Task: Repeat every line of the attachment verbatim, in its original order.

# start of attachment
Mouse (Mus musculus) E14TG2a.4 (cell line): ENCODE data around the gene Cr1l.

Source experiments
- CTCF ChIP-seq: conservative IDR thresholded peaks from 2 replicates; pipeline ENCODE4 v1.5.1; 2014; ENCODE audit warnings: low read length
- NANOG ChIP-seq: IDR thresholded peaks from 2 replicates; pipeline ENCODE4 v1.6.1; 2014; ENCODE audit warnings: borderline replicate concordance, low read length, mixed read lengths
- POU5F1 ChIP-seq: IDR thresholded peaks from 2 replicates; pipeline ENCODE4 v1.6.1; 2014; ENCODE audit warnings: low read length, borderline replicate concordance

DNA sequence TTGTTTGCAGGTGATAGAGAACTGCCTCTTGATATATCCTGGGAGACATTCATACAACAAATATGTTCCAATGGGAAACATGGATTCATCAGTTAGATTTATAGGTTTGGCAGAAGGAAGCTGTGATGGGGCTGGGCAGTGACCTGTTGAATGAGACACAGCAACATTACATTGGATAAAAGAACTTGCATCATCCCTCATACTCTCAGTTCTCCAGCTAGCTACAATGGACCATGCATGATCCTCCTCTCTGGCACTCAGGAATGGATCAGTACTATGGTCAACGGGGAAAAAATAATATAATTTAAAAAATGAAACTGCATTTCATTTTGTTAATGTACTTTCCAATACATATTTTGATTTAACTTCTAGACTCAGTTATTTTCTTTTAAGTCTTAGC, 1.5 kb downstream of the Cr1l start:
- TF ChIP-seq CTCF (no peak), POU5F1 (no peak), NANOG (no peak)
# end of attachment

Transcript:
Mouse (Mus musculus) E14TG2a.4 (cell line): ENCODE data around the gene Cr1l.

Source experiments
- CTCF ChIP-seq: conservative IDR thresholded peaks from 2 replicates; pipeline ENCODE4 v1.5.1; 2014; ENCODE audit warnings: low read length
- NANOG ChIP-seq: IDR thresholded peaks from 2 replicates; pipeline ENCODE4 v1.6.1; 2014; ENCODE audit warnings: borderline replicate concordance, low read length, mixed read lengths
- POU5F1 ChIP-seq: IDR thresholded peaks from 2 replicates; pipeline ENCODE4 v1.6.1; 2014; ENCODE audit warnings: low read length, borderline replicate concordance

DNA sequence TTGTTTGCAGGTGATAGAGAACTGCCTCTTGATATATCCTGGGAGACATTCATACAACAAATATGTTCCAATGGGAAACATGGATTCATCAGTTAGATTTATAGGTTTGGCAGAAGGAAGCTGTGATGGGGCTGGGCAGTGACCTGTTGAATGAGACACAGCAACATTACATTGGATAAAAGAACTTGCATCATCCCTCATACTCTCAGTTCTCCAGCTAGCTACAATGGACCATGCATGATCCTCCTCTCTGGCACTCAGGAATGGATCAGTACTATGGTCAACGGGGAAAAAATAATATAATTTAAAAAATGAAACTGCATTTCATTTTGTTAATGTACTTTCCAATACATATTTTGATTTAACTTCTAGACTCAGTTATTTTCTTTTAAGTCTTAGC, 1.5 kb downstream of the Cr1l start:
- TF ChIP-seq CTCF (no peak), POU5F1 (no peak), NANOG (no peak)